Approaching Enchanted Rock

No matter how great most experiences are, there’s almost always some way we can figure out how it could have been improved if we had it to do over again, that’s all I’m saying…

 

I’m not saying I didn’t enjoy

streaming up the side of the huge dome of red granite,

joining the antlike stream of humans in hiking clothes,

like some work party intent on plundering a giant sugar bowl.

 

I’m not saying that reaching the 425-foot summit

with its tinajas holding rainwater

and supporting little colonies of algae and green plants

amid the red, rugged granite

wasn’t worth the climb,

that the view wasn’t at least somewhat enchanting itself.

 

What I am saying is that if I had it to do over again,

I would have lingered longer

as I made the morning leg of my daytrip,

taken a few minutes to pull over to the roadside

to admire the furrowed fields of red and pink clouds

covering all but the sharply contrasting edges of brilliant blue sky background

of one of the most beautiful sunrises I’ve seen.

 

And I would have lingered at the side of the highway

as I crested the little rise when you enter the valley

that holds Enchanted Rock

and her smaller granite dome sisters

to admire a view more engaging

than that offered by the summit of the great rock.

 

That’s all I’m saying…

 

 

The crunch generation rodeo

The plight of millions who are raising families while taking care of aging parents has created a genuine crunch generation who must fight to stay in the saddle — a form of stasis — never really winning or losing, just staying afloat, bearing in mind that all such binds are time limited. They can’t last forever. Thank God!

 

Her hand must be wired

into the reins

in violation of all

sound rodeo rules,

and she rides astride

not one, but two

unruly mounts.

 

One threatens death,

collapse beneath her,

despite best efforts

to keep her moving,

head up in the chute.

 

The other writhes, jumps,

bucks, and climbs the walls,

heedless of calming words,

maternal clucking noises

and admonitions to calm.

 

But the chute gate never opens;

the rider tires, but perseveres,

and the announcer

seems to be reading

the 23rd Psalm

in the booming, amplified,

twangy, West Texas voice

so typical of rodeo announcers.

 

Will the buzzer razz,

signaling the end of the ride,

or will this noble cowgirl

get thrown under one ride

or the other.

 

Maybe that’s what

the announcer means

by that “shadow of death” line.

 

Maybe that’s the promise

of that last phrase —

“And I will dwell in the House of the Lord, forever.”

 

 

Small coppery snake — but powerful

Though ultimately destined to be crushed under the foot of a fearless, virtue-filled woman, like spiders, these creatures, all wiggly and limbless, exercise an amazing power to create backwards movement among most of the females I’m acquainted with — though of course, not all…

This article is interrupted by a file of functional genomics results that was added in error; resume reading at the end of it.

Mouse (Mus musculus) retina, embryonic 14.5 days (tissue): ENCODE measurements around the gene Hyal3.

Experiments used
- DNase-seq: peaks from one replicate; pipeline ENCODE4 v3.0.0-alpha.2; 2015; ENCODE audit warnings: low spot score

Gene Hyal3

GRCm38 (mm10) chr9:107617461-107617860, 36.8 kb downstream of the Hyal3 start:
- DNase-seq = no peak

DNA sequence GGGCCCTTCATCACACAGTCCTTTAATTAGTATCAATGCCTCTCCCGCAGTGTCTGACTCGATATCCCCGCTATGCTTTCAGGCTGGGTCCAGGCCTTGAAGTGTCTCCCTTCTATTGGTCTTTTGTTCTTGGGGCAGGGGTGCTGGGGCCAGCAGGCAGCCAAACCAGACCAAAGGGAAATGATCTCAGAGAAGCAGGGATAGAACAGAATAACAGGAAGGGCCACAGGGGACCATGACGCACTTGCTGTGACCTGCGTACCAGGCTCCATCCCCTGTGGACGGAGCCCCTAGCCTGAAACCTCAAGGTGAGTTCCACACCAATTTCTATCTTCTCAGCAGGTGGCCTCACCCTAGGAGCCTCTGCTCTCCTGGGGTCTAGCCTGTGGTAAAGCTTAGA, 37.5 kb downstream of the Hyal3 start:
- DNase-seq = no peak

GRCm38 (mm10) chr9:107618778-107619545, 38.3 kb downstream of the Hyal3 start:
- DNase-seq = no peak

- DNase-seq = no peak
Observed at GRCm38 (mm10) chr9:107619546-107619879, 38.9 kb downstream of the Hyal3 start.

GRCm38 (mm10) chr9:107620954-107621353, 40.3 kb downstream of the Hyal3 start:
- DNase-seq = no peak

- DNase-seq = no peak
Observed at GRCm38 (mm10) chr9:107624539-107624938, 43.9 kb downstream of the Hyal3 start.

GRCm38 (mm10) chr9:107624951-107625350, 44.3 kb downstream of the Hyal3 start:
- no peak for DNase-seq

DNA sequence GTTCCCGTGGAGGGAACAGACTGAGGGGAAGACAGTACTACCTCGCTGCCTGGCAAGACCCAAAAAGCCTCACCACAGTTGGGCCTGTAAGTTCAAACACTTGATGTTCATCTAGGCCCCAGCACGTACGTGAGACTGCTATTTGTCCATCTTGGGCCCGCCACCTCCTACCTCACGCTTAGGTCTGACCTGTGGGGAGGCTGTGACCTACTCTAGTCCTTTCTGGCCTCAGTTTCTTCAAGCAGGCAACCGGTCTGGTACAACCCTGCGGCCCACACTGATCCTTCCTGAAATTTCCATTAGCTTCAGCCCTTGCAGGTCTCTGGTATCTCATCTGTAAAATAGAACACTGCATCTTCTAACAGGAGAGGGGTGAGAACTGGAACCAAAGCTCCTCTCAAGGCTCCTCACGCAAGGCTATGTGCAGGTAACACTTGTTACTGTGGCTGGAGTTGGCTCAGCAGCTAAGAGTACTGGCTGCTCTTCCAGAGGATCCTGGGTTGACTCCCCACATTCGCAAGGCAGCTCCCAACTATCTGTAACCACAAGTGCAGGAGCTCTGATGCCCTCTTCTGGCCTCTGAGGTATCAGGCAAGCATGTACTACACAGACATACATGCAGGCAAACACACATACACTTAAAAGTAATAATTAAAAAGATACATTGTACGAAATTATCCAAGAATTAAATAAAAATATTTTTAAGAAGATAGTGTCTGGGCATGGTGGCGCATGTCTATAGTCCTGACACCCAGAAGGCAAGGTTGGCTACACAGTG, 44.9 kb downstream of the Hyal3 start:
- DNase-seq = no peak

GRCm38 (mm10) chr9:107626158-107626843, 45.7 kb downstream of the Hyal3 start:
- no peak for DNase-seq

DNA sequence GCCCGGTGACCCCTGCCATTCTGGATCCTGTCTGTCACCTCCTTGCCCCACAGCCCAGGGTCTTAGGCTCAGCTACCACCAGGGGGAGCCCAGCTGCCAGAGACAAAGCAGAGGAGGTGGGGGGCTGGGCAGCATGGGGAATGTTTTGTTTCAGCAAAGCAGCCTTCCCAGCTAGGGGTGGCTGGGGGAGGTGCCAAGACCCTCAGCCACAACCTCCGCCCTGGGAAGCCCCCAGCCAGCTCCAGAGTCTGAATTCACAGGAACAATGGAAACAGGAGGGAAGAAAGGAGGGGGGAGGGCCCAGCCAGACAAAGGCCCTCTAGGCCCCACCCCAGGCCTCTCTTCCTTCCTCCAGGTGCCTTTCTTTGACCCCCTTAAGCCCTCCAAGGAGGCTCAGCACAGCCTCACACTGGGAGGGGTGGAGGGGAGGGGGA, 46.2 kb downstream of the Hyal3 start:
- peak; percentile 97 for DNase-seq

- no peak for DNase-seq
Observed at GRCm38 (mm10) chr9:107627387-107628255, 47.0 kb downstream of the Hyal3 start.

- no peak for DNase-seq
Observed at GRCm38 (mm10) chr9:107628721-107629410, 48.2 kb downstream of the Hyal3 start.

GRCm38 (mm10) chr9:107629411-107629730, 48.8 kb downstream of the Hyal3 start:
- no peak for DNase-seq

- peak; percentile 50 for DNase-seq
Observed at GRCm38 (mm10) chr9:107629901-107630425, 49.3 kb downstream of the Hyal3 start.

The tiny snake

moved rapidly

within the palm of my hand,

his constant, rapid motion

making “writhing”

seem an inadequate verb.

 

The school’s assistant

who had pointed him out

jumped back reflexively

when I rose from

scooping the tiny reptile

into my palm.

 

But the uniformed school girls

in their blue and green plaid

outfits moved closer

for a look

before replicating

the same leaping backstep,

so typical

since that first

historic encounter.

 

A visit from scintillating scotoma

The incident described below was more intense than most of my little episodes, since my arteriovenous malformation surgery in 2005. This little barely visible crown of crosshatched scratches of lights (red, blue, yellow) first appears very small at the center of my vision. Then it grows and slowly moves to the left of my field of vision, having become rather large, taking up 70 percent or so of the area I can see, still a corona, it is clear in the center. Most times it does not leave me fazed or dazed or groggy, though obviously this time, it did.

 

Corona of lights

surrounds and obscures my sight,

well, not quite,

 

growing from a point

to a cross-hatched cluster

at vision’s center

 

and finally a

pulsating circled rainbow,

open, hollow.

 

Neural organism,

sparkling neon beauty,

dissolved in time,

 

leaving me shaken

and a bit nauseous,

my energy drained.

 

A migraine version,

but without the horrid pain.

Brain surgery’s gift.

 

 

Mid-day eclipse under an arbor and through quails’ eyes

These two happened during the same eclipse. Crescents formed from dappled sunlight in the shade of trumpet vines on a trellis, while the quail mom and her brood first emerged and then sought protection under bushes when the sun began to set, then chose to rise again.

 

Eclipse under an arbor of trellised vines

 

Crescents of pure light

cluster under the trumpet vines.

 

Magic circles with bites in their sides,

bitten fruit of the passing eclipse.

 

A garden of three-quarter-moon lights

appearing here for a few minutes

before resuming their roundness.

 

Starfish suns

with marvelous powers of regeneration.

 

Quail note the eclipse and its passing

 

Thinking it dusk

in the middle of the day,

a family of quail,

 

emerge, single file,

from the small circle of bushes

 

to run, in rushing quail fashion,

out across the lawn,

only to be surprised

when the seeming dusk gives way to dawn

 

and afternoon light pushes

the mother and her brood

back into the shade, confused.